are used to suppress the reproduction of the HIV virus and slow progression of
HIV-related disease. Highly Active Antiretroviral Therapy (HAART) is the
treatment protocol that is recommended for HIV infection. HAART combines 3 or
more antiretroviral medications in a daily regimen. Antiretroviral medications are grouped into six drug classes according to how they fight HIV. The six classes are non-nucleoside reverse transcriptase inhibitors (NNRTIs), nucleoside reverse transcriptase inhibitors (NRTIs), protease inhibitors (PIs), fusion inhibitors, CCR5 antagonists, and integrase inhibitors.
Recommended HIV treatment regimens include three or more antiretroviral medications from at least two different drug classes. Taking a combination of antiretroviral medications from different classes is the most effective way to control the virus. Some anti-HIV medications are available in combination (two or more medications in one pill).The exact medication regimen is highly individualized, depending upon many factors. Usually taking only 1 or 2 medications is not effective. Unless the individual is taking 3 or more medications, the decrease in viral load tends to be temporary.
There are 6 classes of
antiretroviral medication used in the treatment of HIV.
Nonnucleoside Reverse Transcriptase Inhibitors(NNRTIs) bind to and disable reverse transcriptase, a protein that HIV needs to replicate.
|Second Gen (NNRTI)||Etravirine||Intelence|
Nucleoside Reverse Transcriptase Inhibitors (NRTIs) are faulty versions of building blocks that HIV needs to replicate. When HIV uses an NRTI instead of a normal building block, reproduction of the virus is stalled.
|Didanosine||Videx, ddI, Videx EC|
|Emtricitabine||Emtriva, FTC, Coviracil|
|Emtricitabine, Tenofovir DF||Truvada|
|Tenofovir DF||Viread, TDF|
|Zidovudine||Retrovir, AZT, ZDV|
Protease Inhibitors (PIs) disable protease, a protein that HIV needs to replicate.
Fusion Inhibitors function by blocking HIV entry into cells.
Chemokine receptor 5 (CCR5) antagonist selectively and reversibly binds to CCR5 inhibiting attachment and fusion
Adjustments to Treatment
People who are receiving antiretroviral medications should have a baseline viral load and CD4 count done and regular evaluations during treatments. If the viral load increases and CD4 count decreases, the treatment regimen may need to be adjusted. In that case, the physician will evaluate 3 factors to determine what adjustments need to be made:
Non-occupational Post-exposure prophylaxis (nPEP)
Prophylaxis for HIV is a medical intervention designed to prevent HIV infection after exposure to the virus. Patients who have had sexual, injection-drug–use, or other nonoccupational exposures to potentially infectious fluids of persons known to be HIV infected are at risk for acquiring HIV infection and should be considered for nPEP if they seek treatment within 72 hours of exposure.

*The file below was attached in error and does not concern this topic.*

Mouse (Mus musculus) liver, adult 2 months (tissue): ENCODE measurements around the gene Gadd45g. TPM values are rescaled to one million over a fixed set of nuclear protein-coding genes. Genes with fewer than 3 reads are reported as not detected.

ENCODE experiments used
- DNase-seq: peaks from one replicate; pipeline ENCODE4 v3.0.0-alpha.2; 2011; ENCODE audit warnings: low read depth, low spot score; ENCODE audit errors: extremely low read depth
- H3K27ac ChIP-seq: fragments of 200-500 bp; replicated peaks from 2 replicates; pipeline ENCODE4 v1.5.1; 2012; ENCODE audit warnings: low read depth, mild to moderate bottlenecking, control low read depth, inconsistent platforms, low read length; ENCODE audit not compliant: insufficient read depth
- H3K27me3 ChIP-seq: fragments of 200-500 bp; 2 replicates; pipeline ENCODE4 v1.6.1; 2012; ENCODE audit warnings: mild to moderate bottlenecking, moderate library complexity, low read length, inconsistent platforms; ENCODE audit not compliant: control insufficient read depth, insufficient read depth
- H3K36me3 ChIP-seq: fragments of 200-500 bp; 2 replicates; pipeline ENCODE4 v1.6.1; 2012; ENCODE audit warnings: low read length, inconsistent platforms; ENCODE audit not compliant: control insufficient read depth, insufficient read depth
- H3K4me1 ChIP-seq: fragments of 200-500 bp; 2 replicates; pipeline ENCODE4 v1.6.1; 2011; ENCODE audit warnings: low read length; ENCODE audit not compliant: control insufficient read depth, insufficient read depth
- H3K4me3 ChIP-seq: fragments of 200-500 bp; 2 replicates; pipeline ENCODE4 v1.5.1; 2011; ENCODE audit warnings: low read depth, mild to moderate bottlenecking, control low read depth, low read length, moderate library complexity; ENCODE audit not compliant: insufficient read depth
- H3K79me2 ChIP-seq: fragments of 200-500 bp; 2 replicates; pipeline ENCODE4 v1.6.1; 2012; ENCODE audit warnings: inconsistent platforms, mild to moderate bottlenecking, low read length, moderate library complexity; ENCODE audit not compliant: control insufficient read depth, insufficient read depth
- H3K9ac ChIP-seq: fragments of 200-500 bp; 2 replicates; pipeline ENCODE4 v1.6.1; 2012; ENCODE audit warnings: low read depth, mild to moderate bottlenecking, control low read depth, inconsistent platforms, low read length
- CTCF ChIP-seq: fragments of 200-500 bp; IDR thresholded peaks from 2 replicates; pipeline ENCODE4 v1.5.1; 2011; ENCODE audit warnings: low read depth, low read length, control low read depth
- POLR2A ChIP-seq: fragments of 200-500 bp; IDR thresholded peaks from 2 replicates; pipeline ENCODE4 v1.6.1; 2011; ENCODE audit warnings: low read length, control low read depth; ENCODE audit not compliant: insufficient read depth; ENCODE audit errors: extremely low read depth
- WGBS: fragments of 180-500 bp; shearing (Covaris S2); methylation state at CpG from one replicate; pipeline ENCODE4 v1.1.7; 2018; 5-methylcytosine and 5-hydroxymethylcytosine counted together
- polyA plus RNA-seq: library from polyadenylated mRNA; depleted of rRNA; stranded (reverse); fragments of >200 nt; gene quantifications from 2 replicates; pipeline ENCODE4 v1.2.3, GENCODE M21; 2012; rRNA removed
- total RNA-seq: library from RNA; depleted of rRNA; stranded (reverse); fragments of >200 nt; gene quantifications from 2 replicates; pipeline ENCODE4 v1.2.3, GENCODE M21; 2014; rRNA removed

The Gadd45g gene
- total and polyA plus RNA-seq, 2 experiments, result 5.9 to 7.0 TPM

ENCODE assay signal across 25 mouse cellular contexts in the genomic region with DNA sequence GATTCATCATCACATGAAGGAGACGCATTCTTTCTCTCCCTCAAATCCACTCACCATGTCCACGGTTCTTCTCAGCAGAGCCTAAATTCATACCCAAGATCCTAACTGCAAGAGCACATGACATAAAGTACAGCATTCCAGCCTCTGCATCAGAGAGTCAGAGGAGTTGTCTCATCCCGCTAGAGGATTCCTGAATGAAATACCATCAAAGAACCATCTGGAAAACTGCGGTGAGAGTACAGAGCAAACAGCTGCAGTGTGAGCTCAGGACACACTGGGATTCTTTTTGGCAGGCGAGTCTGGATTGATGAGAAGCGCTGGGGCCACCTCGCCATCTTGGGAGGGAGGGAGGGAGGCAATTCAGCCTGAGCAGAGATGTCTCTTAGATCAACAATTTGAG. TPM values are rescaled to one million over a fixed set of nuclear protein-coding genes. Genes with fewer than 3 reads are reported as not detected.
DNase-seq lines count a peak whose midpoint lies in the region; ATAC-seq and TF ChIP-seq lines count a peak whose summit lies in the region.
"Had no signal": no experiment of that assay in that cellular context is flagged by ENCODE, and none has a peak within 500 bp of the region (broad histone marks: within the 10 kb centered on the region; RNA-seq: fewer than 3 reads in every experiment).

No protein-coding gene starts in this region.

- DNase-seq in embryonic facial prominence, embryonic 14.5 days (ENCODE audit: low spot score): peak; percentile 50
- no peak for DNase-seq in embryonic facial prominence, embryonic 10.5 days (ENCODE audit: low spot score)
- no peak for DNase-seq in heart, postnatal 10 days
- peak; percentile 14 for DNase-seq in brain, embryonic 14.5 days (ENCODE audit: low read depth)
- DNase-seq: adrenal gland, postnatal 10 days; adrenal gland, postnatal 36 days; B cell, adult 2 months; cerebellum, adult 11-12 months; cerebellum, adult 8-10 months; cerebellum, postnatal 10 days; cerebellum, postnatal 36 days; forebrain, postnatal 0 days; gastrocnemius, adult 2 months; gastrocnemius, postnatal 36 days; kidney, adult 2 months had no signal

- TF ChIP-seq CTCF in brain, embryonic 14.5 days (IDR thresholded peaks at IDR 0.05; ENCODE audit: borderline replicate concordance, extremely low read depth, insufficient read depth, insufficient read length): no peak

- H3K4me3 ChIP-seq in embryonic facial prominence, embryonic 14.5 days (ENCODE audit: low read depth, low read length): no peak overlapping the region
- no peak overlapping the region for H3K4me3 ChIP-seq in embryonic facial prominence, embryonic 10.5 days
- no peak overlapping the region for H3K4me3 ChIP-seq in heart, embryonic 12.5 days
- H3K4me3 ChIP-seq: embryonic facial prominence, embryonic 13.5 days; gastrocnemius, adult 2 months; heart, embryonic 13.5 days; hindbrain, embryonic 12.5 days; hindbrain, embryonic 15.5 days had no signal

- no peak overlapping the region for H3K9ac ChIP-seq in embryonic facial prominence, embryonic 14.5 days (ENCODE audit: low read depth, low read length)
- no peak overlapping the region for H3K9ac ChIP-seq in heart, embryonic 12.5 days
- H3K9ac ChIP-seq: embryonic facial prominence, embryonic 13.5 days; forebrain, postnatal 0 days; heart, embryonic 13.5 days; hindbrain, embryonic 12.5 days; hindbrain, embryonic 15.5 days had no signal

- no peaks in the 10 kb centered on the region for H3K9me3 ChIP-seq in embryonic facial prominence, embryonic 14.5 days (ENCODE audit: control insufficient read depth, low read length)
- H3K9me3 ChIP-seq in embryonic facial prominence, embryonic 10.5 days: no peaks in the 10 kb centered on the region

Overall, nPEP is more likely to be effective when the exposure is a single episode and nPEP is initiated within 72 hours of exposure. It is not appropriate for cases of multiple sexual exposures or injection drug use (IDU) exposures over time or for exposures that occurred >72 hours before starting nPEP treatment.
Antiretroviral Regimens for Nonoccupational Postexposure Prophylaxis of HIV Infection *
|Protease Inhibitor Based||
|Integrase inhibitor based||
Occupational Post-exposure prophylaxis (nPEP)
In the work setting, HIV infection may occur through percutaneous injuries (e.g., needlesticks) or mucocutaneous exposures (e.g., mucous membrane or nonintact skin exposure to blood or other potentially infectious body fluids). The risk of HIV seroconversion after occupational exposure with an HIV-contaminated hollow-bore needle is best described as 0.3%, on average. Another way of describing this to an exposed HCW is that, without PEP, HIV transmission occurs about once in 300 instances of needlestick from a known HIV-infected source patient. In a retrospective case-control study of HCWs with percutaneous exposure to HIV, the following exposure and source patient factors were associated with an increased risk of HIV transmission:
Beginning Occupational PEP requires assessment of the: infection risk, adverse effects of antiretroviral therapy including potential fetal teratogenic effects and the patient commitment to completing a 28 day regimen.